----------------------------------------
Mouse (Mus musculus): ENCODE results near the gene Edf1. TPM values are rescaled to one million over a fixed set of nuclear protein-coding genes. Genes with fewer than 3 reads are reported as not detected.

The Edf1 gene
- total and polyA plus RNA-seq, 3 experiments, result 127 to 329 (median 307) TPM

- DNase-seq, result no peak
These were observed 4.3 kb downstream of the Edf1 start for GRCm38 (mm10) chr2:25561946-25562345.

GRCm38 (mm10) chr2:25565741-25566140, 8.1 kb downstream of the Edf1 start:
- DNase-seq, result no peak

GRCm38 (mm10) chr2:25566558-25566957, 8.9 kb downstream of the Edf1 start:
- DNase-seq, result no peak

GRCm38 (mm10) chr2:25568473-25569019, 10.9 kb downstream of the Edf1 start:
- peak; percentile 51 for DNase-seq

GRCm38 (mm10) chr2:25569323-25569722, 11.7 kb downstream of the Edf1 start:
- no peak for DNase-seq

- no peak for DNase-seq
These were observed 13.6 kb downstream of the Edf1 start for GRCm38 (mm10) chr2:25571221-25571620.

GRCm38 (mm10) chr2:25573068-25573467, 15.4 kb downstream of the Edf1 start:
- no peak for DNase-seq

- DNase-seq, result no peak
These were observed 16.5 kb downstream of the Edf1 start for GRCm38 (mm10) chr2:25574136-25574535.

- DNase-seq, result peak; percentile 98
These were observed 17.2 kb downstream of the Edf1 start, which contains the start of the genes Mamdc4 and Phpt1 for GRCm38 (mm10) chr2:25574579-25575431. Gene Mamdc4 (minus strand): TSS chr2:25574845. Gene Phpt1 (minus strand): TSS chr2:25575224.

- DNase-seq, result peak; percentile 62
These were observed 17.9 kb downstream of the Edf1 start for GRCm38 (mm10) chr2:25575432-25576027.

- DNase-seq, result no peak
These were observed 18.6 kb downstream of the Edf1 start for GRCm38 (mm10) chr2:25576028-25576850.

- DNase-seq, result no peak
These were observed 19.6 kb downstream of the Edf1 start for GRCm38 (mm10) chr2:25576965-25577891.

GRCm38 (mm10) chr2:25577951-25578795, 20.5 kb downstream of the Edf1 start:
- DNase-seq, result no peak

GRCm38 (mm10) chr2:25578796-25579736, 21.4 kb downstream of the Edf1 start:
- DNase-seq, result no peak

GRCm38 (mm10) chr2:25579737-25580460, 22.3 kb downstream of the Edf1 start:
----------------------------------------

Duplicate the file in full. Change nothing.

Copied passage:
Mouse (Mus musculus): ENCODE results near the gene Edf1. TPM values are rescaled to one million over a fixed set of nuclear protein-coding genes. Genes with fewer than 3 reads are reported as not detected.

The Edf1 gene
- total and polyA plus RNA-seq, 3 experiments, result 127 to 329 (median 307) TPM

- DNase-seq, result no peak
These were observed 4.3 kb downstream of the Edf1 start for GRCm38 (mm10) chr2:25561946-25562345.

GRCm38 (mm10) chr2:25565741-25566140, 8.1 kb downstream of the Edf1 start:
- DNase-seq, result no peak

GRCm38 (mm10) chr2:25566558-25566957, 8.9 kb downstream of the Edf1 start:
- DNase-seq, result no peak

GRCm38 (mm10) chr2:25568473-25569019, 10.9 kb downstream of the Edf1 start:
- peak; percentile 51 for DNase-seq

GRCm38 (mm10) chr2:25569323-25569722, 11.7 kb downstream of the Edf1 start:
- no peak for DNase-seq

- no peak for DNase-seq
These were observed 13.6 kb downstream of the Edf1 start for GRCm38 (mm10) chr2:25571221-25571620.

GRCm38 (mm10) chr2:25573068-25573467, 15.4 kb downstream of the Edf1 start:
- no peak for DNase-seq

- DNase-seq, result no peak
These were observed 16.5 kb downstream of the Edf1 start for GRCm38 (mm10) chr2:25574136-25574535.

- DNase-seq, result peak; percentile 98
These were observed 17.2 kb downstream of the Edf1 start, which contains the start of the genes Mamdc4 and Phpt1 for GRCm38 (mm10) chr2:25574579-25575431. Gene Mamdc4 (minus strand): TSS chr2:25574845. Gene Phpt1 (minus strand): TSS chr2:25575224.

- DNase-seq, result peak; percentile 62
These were observed 17.9 kb downstream of the Edf1 start for GRCm38 (mm10) chr2:25575432-25576027.

- DNase-seq, result no peak
These were observed 18.6 kb downstream of the Edf1 start for GRCm38 (mm10) chr2:25576028-25576850.

- DNase-seq, result no peak
These were observed 19.6 kb downstream of the Edf1 start for GRCm38 (mm10) chr2:25576965-25577891.

GRCm38 (mm10) chr2:25577951-25578795, 20.5 kb downstream of the Edf1 start:
- DNase-seq, result no peak

GRCm38 (mm10) chr2:25578796-25579736, 21.4 kb downstream of the Edf1 start:
- DNase-seq, result no peak

GRCm38 (mm10) chr2:25579737-25580460, 22.3 kb downstream of the Edf1 start: